My review of Kara Shieldmaiden of Eire by Jay Veloso Batista

My monthly newsletter book reviews can be found on my Reviews of what I’m Reading page. But as I read more than one book a month, I leave other reviews here on my blog. They also get posted to Amazon and Goodreads.

A book for adventure-hungry readers!

Confession: I read Thorfinn and the Witch’s Curse, but Kara Shieldmaiden of Eire, book 4 in the Forerunner series, is the next one I’ve read. This wasn’t a huge problem, given the author has kindly provided the reader with a summary to date, and, if truth be told, this could be read as a standalone.

While Thorfinn was targeted at younger readers, by the author’s own admission Kara is very much YA and adult reading. While the sex is subdued (and very nicely done including a good sense of humour where warranted) there are violent scenes and descriptions of happenings which you might not want to read over breakfast. This isn’t surprising, given the book celebrates a warrior and you won’t be disappointed to discover fight scenes abound!

Book cover for Kara Shieldmaiden of Eire

Kara Shieldmaiden of Eire carries on the tales of several characters, some more closely entwined than others, but all contributing to an action packed read.
Thorfinn and his guide, the spirit Raga, find themselves left behind when Uncle Karl, warrior and seafarer, is called to war to support King Harald in his efforts to unify the kingdoms of Norway. That doesn’t mean Thorfinn has no adventures – I truly feared for him and his lindwyrm (which reminded me of a bright and faithful dog), when the bloodthirsty witch Knetta set about seeking her revenge with the aid of a dead, putrefying giant. The build up in tension is exquisitely rendered.

Then there’s Sorvenn and Dun, who end up in a remote Welsh village after escaping bandits, and find themselves on two different paths. The descriptions, from Sorvenn’s point of view, of farm life and especially the aged farmer’s buxom wife and lusty, growing daughters were delightful and often funny, although I always felt an underlying sense of threat in this story line. Which, as it turned out, was correct, but not in any way I anticipated.
And of course, the character of the title, Kara, who has run away from home and is now in Dublinn serving the king there as a shield maiden. The story of Kara and Kaelan, the farmer’s son forced to turn soldier, is one of youthful love and what it means to love to extreme – poignant and gut wrenching.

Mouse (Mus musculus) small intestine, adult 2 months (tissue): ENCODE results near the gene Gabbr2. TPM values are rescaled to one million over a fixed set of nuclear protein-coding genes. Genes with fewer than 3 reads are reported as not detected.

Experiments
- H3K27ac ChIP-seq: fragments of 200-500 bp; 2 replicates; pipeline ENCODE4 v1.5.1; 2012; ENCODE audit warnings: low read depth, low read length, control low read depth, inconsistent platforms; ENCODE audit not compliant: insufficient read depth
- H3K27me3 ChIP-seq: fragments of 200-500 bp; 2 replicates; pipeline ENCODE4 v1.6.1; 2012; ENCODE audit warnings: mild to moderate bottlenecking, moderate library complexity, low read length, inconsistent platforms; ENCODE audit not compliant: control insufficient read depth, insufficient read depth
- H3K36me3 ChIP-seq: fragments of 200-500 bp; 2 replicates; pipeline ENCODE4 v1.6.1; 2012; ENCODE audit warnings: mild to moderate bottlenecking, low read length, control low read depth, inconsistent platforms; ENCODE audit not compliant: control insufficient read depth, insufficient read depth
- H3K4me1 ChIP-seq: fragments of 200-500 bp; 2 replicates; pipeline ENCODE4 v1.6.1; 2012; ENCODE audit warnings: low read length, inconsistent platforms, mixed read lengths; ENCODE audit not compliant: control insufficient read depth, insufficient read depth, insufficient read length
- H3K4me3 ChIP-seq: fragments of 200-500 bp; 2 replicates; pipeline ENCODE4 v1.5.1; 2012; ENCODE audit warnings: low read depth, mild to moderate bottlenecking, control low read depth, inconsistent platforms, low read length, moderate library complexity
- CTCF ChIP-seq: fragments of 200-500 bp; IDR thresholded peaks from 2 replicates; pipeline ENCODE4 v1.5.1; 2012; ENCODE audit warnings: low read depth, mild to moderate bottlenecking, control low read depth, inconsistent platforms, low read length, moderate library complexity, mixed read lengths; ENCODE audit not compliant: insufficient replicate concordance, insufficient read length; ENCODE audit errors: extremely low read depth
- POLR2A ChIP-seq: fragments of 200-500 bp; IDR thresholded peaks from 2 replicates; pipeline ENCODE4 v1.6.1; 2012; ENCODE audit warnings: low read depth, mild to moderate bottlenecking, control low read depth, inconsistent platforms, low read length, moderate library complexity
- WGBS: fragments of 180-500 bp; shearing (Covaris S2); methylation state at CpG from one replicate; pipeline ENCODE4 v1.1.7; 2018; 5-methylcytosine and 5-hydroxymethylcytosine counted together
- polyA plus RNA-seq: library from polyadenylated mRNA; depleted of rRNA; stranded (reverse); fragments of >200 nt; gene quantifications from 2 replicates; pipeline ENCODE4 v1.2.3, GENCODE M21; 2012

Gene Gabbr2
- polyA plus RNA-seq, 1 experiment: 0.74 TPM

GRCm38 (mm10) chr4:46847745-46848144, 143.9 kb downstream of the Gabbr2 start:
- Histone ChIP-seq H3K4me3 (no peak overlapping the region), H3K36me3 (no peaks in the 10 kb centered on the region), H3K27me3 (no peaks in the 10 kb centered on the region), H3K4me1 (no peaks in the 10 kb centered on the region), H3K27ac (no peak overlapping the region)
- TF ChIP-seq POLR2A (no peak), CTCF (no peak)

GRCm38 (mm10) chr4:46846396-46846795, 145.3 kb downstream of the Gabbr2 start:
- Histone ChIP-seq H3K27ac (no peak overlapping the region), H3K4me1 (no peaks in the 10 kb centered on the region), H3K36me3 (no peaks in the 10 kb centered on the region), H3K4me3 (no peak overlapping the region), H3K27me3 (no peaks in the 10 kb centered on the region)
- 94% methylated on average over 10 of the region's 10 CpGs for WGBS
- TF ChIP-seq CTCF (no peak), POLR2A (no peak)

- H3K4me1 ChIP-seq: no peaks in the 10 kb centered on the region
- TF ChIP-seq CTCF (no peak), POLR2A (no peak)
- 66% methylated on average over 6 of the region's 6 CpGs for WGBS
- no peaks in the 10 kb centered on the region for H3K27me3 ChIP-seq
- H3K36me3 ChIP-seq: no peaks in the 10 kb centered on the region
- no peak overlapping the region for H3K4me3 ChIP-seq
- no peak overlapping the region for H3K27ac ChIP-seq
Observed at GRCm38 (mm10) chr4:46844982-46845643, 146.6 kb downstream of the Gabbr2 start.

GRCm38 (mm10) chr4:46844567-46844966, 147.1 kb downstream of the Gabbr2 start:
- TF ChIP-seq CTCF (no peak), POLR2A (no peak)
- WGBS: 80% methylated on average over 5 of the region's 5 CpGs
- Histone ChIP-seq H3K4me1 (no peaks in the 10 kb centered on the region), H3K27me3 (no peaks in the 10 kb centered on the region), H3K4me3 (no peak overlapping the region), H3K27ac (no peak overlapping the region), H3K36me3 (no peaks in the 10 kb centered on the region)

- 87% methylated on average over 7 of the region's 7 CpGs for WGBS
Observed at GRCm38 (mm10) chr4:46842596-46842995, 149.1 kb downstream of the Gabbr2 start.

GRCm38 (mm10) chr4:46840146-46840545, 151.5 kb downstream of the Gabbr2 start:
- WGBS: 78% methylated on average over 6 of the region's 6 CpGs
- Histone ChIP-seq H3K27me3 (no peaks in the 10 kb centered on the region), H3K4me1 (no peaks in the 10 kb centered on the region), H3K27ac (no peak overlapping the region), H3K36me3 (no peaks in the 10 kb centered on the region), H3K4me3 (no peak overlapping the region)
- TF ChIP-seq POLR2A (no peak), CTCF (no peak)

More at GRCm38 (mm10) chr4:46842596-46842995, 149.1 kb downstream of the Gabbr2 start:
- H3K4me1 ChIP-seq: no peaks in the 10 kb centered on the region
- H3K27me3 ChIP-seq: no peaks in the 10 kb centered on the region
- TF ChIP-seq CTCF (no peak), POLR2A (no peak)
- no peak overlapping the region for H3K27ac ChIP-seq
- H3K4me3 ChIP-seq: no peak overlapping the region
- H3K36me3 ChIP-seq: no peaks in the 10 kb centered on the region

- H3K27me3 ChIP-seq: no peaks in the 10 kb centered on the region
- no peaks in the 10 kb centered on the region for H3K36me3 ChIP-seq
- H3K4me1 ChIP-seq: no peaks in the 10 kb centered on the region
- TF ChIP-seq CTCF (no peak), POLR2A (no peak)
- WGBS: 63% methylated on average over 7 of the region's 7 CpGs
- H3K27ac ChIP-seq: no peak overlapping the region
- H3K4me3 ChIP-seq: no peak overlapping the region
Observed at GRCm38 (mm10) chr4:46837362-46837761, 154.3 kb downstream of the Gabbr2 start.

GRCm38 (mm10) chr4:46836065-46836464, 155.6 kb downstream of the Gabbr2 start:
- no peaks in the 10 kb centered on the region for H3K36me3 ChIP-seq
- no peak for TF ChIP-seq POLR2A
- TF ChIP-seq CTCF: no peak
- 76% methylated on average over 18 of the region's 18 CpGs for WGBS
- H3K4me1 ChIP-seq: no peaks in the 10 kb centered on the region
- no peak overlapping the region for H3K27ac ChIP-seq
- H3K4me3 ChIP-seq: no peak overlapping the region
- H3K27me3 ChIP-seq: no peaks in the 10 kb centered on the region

Mr Veloso Batista does several things well. His characters, and there are many of them, are well rounded; even the minor ones come to us with personalities and an array of human strengths and weaknesses, and this is exaggerated among the non-human players. He’s also carried out huge amounts of research into this era, utilising figures such as Alfred of Wessex and Harald Tanglehair to set the story in time. The research carries into the daily lives of the characters, including food, weaponry, fighting styles, housing and clothing, all of which gives the reader a strong sense of authenticity. But this is not straight historical fiction. Norse gods, demons, witches, spirits, trolls and dark elves are all here too: some for good, many not with their cold hearts, straight malice and unpredictable, capricious natures.

In fact, unpredictable is a good adjective to apply to the story line overall. You can never tell where Mr Veloso Batista will take you next, and you always worry it might not be cosy!

Finally, there is some lovely writing and excellent imagery. This is one I might have to steal: ‘scattered shreds of fog striped the surface of the ocean.’

This is a book for lovers of history, of action, of the weaving of the supernatural and divine into the threads of mortal lives, and for those who like to read with bated breath!   Highly recommended. Find it here.